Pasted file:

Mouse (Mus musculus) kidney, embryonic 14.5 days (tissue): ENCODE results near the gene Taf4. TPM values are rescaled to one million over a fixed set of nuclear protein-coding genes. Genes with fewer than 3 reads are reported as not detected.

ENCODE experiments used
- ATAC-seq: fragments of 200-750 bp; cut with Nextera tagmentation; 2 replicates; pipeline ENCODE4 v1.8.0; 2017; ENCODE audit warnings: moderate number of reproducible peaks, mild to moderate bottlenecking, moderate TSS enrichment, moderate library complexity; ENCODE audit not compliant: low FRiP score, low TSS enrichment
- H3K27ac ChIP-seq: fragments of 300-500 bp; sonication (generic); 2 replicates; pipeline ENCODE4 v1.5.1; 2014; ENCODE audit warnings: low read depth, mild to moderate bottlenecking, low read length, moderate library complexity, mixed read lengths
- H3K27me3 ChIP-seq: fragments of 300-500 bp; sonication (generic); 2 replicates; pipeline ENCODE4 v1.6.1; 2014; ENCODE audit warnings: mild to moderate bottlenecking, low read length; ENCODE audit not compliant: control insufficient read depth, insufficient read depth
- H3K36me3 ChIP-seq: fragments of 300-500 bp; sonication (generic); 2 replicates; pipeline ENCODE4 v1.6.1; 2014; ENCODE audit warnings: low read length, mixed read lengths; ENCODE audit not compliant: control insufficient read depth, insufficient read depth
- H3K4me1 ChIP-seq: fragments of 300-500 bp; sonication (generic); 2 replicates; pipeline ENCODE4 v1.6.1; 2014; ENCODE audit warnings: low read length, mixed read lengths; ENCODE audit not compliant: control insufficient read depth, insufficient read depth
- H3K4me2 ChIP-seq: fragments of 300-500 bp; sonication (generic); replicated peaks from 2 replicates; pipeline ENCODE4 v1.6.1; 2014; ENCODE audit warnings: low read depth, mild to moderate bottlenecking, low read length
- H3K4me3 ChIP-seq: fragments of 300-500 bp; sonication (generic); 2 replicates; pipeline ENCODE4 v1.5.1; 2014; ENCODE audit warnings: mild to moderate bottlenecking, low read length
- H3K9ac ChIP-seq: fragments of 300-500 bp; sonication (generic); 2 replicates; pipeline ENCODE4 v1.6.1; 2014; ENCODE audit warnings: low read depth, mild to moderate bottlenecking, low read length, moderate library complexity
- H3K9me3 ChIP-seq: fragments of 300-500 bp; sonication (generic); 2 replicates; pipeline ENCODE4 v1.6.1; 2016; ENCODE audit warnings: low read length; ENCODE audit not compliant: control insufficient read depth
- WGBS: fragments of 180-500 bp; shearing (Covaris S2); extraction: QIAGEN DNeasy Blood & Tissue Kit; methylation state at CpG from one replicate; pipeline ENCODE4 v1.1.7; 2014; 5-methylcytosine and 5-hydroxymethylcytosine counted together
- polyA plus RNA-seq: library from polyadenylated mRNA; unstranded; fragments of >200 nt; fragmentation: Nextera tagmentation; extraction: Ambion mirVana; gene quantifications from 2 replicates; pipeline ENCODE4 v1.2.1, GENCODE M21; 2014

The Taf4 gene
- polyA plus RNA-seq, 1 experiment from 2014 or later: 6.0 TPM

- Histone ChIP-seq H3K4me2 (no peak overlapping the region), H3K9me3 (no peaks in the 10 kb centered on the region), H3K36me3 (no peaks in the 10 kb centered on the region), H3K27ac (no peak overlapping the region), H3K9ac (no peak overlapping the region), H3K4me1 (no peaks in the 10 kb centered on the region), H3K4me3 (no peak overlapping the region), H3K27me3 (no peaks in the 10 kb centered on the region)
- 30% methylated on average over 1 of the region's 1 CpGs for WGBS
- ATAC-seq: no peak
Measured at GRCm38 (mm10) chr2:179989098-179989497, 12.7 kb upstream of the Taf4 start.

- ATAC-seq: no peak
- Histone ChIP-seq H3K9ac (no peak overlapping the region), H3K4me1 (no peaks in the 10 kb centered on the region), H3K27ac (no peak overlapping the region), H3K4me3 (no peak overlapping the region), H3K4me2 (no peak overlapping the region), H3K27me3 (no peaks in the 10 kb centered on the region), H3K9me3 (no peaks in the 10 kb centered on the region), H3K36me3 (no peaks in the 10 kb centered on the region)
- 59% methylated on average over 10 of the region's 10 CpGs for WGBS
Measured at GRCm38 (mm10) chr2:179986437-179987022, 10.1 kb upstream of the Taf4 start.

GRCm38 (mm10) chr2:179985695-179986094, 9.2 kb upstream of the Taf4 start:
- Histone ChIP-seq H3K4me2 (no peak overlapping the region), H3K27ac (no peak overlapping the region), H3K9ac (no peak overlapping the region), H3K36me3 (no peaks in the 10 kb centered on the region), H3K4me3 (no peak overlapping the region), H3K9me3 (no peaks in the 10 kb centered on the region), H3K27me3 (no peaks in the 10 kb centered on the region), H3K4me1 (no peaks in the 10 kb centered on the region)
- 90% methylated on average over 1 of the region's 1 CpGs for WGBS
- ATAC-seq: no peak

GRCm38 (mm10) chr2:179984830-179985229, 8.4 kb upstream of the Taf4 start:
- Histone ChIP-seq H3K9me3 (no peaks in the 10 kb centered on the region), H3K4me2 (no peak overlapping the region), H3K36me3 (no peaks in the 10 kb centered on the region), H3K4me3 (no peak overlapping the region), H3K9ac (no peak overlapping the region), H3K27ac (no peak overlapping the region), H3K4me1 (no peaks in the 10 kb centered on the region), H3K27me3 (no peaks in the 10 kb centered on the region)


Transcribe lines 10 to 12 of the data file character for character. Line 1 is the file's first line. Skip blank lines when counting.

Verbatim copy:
- H3K9ac ChIP-seq: fragments of 300-500 bp; sonication (generic); 2 replicates; pipeline ENCODE4 v1.6.1; 2014; ENCODE audit warnings: low read depth, mild to moderate bottlenecking, low read length, moderate library complexity
- H3K9me3 ChIP-seq: fragments of 300-500 bp; sonication (generic); 2 replicates; pipeline ENCODE4 v1.6.1; 2016; ENCODE audit warnings: low read length; ENCODE audit not compliant: control insufficient read depth
- WGBS: fragments of 180-500 bp; shearing (Covaris S2); extraction: QIAGEN DNeasy Blood & Tissue Kit; methylation state at CpG from one replicate; pipeline ENCODE4 v1.1.7; 2014; 5-methylcytosine and 5-hydroxymethylcytosine counted together